Lastly, NorthStar is happy to share two new or updated reports with our clients. Earlier this year we updated our Proxy Voting Guidelines. This document is used by our staff to vote all client proxies and is updated annually. We revised the format and expanded the content this year and welcome any feedback you may have (feel free to email our Director of Shareholder Activism and Engagement, Mari Schwartzer, at email@example.com).
In late April, we released our 2021-2022 Social Change and Activism Annual Report. In this document, we go into much greater depth on our full range of activism activities for the 2021 reporting year, give further background on our philosophy and strategy for our activism, and go into detail on several Outside Investing projects. In this document, we also report on our recent engagement with Costco to follow up on prior dialogues related to prison labor. We hope you find this report informative and, again, welcome any thoughts you have.
Julie N.W. Goodridge
The forecasts, opinions, and estimates expressed in this report constitute our judgement as of the date of this letter and are subject to change without notice based on market, economic, and other conditions. The assumptions underlying these forecasts concern future events over which we have no control and may turn out to be materially different from actual experience. All data contained in this letter is from sources deemed to be reliable but cannot be guaranteed as to accuracy or completeness. All investments are subject to risk, including loss of principal. Past performance is no guarantee of future results. It is not possible to invest directly in an index.
FOR INFORMATION PURPOSES ONLY
This information includes a discussion of a number of companies and other financial market and social events. These opinions are current as of the date of this publication but are subject to change. The information provided herein does not provide information reasonably sufficient upon which to base an investment decision and should not be considered a recommendation to purchase or sell any particular security.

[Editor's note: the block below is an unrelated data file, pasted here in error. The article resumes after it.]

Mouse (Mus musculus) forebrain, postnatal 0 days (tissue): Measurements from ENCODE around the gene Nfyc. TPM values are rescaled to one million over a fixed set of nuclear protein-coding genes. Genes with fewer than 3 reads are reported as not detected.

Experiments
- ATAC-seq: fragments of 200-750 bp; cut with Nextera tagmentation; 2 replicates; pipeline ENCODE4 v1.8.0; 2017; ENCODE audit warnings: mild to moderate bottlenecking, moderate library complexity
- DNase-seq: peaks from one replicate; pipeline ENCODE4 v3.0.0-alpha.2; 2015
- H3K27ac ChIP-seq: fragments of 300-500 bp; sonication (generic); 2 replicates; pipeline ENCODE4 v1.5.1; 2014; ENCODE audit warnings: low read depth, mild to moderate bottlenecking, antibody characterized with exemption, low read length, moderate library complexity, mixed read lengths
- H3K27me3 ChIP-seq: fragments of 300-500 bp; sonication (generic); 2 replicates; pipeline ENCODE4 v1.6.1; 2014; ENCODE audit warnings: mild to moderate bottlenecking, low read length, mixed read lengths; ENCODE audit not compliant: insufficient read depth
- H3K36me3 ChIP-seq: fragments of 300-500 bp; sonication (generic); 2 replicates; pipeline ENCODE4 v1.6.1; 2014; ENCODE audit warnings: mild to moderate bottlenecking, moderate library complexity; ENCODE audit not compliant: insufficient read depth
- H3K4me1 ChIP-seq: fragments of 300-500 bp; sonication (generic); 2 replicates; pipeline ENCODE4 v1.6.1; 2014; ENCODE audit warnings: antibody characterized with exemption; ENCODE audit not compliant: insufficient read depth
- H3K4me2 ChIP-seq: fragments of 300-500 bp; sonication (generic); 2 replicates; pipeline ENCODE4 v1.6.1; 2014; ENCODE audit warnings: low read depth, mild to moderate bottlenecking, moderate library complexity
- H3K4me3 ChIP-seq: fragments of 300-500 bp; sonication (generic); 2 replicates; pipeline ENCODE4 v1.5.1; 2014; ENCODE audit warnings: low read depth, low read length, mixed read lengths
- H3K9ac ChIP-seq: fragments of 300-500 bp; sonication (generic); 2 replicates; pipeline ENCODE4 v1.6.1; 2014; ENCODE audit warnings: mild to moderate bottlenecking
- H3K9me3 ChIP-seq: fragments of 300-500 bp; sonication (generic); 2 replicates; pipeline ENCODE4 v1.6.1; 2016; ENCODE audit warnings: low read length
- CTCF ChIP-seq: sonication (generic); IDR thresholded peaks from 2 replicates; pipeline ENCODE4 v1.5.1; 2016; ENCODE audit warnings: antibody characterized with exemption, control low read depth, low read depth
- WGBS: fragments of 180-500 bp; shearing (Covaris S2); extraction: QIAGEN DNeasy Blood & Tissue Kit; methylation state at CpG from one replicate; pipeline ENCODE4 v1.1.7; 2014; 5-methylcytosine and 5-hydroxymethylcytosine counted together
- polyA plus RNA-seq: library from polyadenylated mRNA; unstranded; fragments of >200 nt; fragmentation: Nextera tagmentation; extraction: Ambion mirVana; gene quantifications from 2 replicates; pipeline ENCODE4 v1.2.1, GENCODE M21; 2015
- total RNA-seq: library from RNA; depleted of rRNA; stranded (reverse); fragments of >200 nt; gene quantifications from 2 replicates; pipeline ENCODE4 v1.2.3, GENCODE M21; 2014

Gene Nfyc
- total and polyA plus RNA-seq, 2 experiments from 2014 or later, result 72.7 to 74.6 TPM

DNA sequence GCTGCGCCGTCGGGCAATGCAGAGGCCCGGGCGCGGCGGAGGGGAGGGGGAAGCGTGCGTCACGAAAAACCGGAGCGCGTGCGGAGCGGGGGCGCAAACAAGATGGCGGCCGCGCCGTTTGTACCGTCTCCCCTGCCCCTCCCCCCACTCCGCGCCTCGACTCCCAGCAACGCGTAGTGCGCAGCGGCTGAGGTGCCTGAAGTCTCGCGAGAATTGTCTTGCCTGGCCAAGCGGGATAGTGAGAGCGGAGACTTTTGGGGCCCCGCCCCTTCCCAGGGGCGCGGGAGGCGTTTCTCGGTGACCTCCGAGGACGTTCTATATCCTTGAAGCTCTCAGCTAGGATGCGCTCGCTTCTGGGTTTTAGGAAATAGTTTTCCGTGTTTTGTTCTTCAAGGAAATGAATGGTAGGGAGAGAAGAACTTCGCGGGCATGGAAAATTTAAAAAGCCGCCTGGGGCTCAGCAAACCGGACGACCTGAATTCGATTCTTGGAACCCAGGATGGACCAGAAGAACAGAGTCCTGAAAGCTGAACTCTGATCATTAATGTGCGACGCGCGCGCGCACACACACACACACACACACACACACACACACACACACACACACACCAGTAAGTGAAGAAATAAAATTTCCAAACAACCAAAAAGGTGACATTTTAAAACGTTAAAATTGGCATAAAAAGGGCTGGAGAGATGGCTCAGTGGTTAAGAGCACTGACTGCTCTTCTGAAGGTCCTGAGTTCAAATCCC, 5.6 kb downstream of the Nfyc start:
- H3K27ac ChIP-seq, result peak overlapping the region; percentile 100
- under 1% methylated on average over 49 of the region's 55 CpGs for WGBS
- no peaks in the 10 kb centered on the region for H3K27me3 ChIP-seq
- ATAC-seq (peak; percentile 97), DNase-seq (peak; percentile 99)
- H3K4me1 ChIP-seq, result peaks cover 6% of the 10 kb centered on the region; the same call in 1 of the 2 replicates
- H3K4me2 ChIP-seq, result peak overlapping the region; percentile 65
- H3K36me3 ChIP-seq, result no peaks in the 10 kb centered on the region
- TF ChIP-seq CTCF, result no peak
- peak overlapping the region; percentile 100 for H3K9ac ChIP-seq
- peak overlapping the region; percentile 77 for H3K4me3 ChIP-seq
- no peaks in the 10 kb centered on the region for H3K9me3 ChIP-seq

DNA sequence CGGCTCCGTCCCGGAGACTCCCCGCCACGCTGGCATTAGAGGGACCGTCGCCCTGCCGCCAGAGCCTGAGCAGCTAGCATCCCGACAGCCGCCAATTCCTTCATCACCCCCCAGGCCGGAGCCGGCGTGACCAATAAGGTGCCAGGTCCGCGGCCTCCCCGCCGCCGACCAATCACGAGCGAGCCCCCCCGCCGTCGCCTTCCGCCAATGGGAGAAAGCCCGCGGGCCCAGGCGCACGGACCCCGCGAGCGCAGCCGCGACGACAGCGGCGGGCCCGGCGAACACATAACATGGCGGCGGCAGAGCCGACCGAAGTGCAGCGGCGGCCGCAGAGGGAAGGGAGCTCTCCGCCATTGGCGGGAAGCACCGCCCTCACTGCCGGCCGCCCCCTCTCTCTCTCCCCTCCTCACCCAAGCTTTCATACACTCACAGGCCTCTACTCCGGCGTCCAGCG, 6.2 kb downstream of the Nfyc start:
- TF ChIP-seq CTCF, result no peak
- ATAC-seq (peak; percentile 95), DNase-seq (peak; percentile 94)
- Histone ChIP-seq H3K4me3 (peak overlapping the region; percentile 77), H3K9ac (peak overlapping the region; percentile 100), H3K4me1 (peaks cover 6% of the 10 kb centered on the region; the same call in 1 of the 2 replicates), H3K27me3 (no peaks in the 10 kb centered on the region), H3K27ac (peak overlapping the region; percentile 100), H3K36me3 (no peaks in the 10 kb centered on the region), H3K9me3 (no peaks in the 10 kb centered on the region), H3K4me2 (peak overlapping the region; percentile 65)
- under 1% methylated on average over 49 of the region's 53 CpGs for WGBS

Past performance is not indicative of future returns.
 The information provided herein does not provide information reasonably sufficient upon which to base an investment decision and should not be considered a recommendation to purchase or sell any particular security.
 Outside Investments are privately placed with various types of entities, as described above. In addition to the risks of equity, (which include, but are not limited to, changes in revenue, margins, earnings, dividends, cash flow, balance sheet, leverage, liquidity, solvency, legal matters, negative publicity, brand image, and general market volatility) and the risks of fixed income investing (such as credit risk, interest rate changes and the yield curve, inflation, default, monetary policy changes, government instability, and other risks), Outside Investments are typically illiquid.
 Specific holdings listed here were chosen to illustrate different outcomes of shareholder engagements. Case studies listed for illustrative purposes only. Past performance is no guarantee of future results. Information valid as of date of publication. The information provided herein does not provide information reasonably sufficient upon which to base an investment decision and should not be considered a recommendation to purchase or sell any particular security or to make any particular investment.
 Case study listed for illustrative purposes only. Past performance is no guarantee of future results. Information valid as of date of publication. The information provided herein does not provide information reasonably sufficient upon which to base an investment decision and should not be considered a recommendation to purchase or sell any particular security or to make any particular investment.